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September 2011, Volume 41 Number 9 , p 14 - 17


  • Ann-Marie C. Baker BSN, RN, CPAN
  • Amy L.C. Tyler BSN, RN, CEN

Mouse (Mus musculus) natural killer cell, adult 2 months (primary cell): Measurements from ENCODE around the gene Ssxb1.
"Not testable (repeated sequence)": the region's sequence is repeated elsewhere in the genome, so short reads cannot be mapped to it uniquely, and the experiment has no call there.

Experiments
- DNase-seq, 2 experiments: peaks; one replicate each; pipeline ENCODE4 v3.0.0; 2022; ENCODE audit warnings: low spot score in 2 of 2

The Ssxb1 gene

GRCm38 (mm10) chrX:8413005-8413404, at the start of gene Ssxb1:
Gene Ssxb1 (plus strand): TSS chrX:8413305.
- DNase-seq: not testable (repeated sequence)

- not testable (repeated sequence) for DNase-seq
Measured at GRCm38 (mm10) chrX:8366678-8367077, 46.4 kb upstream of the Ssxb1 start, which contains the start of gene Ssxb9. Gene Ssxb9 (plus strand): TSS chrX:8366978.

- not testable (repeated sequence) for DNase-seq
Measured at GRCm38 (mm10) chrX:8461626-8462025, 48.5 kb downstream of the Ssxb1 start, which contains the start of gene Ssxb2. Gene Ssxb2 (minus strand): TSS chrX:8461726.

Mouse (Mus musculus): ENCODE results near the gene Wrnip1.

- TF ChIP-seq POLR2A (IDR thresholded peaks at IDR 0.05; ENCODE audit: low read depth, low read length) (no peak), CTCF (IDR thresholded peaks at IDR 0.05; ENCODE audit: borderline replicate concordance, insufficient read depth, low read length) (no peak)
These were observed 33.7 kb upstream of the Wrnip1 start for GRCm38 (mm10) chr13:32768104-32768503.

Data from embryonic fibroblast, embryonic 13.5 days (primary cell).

AS EDUCATORS, we strive to create realistic, meaningful, and informative educational programs for our nursing staff. We'd received many requests for additional review and practice for emergent situations, so in January 2009, our team of staff-development specialists set out to create an educational plan for responding to a simulated "code blue" (cardiopulmonary arrest).The staff-development specialists at Christiana Care Health System in Wilmington, Del., developed our educational plan using our nursing professional practice care delivery model. It combines Patricia Benner's novice-to-expert nursing theory with a modified form of the American Association of Critical Care Nurses' synergy model.1 This article describes our plan and our results.In response to staff requests for education, we provided sessions for nurses in our Virtual Education and Simulation Technology Center. We implemented code blue scenarios using high-fidelity human patient simulators (manikins) that are remarkably realistic. (See Getting to know "Stan.")Nursing staff members were encouraged to attend sessions scheduled before and after shifts and, when staffing coverage was available, during shifts. Although these initial sessions received positive reviews, they were poorly attended. Staff didn't want to come in early or stay late despite receiving compensation for their work hours. We often had an odd mix of nurses from different units during the simulated code blue, decreasing realism. Nursing leadership encouraged us to explore a -different approach to address this important educational need. We began by conducting a literature review to assess current techniques for code blue education and to evaluate the role of simulation, if any, in current research.A review of the literature (ROL) showed that simulation is being used for education more frequ-ently and that most simulation-based education research projects are physician based. Wayne et al. found that simulation improved the quality of care

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